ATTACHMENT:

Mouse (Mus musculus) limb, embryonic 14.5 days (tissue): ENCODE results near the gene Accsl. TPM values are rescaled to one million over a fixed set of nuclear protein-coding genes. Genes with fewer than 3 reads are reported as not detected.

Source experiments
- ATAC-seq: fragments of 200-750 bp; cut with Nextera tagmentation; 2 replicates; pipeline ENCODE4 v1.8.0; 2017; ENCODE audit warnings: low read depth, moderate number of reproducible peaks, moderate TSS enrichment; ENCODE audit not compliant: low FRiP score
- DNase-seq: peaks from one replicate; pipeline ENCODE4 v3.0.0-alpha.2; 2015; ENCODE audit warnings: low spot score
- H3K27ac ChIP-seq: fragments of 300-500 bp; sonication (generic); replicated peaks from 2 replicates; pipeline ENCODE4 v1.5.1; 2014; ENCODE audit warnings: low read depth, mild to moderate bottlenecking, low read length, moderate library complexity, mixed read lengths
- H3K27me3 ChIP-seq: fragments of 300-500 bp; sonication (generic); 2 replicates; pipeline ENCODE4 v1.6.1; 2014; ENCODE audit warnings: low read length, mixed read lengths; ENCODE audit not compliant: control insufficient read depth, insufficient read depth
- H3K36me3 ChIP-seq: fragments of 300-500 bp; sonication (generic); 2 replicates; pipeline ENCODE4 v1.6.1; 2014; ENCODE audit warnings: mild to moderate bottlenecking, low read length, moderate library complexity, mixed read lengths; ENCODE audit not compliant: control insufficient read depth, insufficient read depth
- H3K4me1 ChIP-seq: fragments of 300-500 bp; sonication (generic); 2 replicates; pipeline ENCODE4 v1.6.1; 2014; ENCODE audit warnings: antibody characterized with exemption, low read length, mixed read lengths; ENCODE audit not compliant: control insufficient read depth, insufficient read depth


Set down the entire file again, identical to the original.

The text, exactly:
Mouse (Mus musculus) limb, embryonic 14.5 days (tissue): ENCODE results near the gene Accsl. TPM values are rescaled to one million over a fixed set of nuclear protein-coding genes. Genes with fewer than 3 reads are reported as not detected.

Source experiments
- ATAC-seq: fragments of 200-750 bp; cut with Nextera tagmentation; 2 replicates; pipeline ENCODE4 v1.8.0; 2017; ENCODE audit warnings: low read depth, moderate number of reproducible peaks, moderate TSS enrichment; ENCODE audit not compliant: low FRiP score
- DNase-seq: peaks from one replicate; pipeline ENCODE4 v3.0.0-alpha.2; 2015; ENCODE audit warnings: low spot score
- H3K27ac ChIP-seq: fragments of 300-500 bp; sonication (generic); replicated peaks from 2 replicates; pipeline ENCODE4 v1.5.1; 2014; ENCODE audit warnings: low read depth, mild to moderate bottlenecking, low read length, moderate library complexity, mixed read lengths
- H3K27me3 ChIP-seq: fragments of 300-500 bp; sonication (generic); 2 replicates; pipeline ENCODE4 v1.6.1; 2014; ENCODE audit warnings: low read length, mixed read lengths; ENCODE audit not compliant: control insufficient read depth, insufficient read depth
- H3K36me3 ChIP-seq: fragments of 300-500 bp; sonication (generic); 2 replicates; pipeline ENCODE4 v1.6.1; 2014; ENCODE audit warnings: mild to moderate bottlenecking, low read length, moderate library complexity, mixed read lengths; ENCODE audit not compliant: control insufficient read depth, insufficient read depth
- H3K4me1 ChIP-seq: fragments of 300-500 bp; sonication (generic); 2 replicates; pipeline ENCODE4 v1.6.1; 2014; ENCODE audit warnings: antibody characterized with exemption, low read length, mixed read lengths; ENCODE audit not compliant: control insufficient read depth, insufficient read depth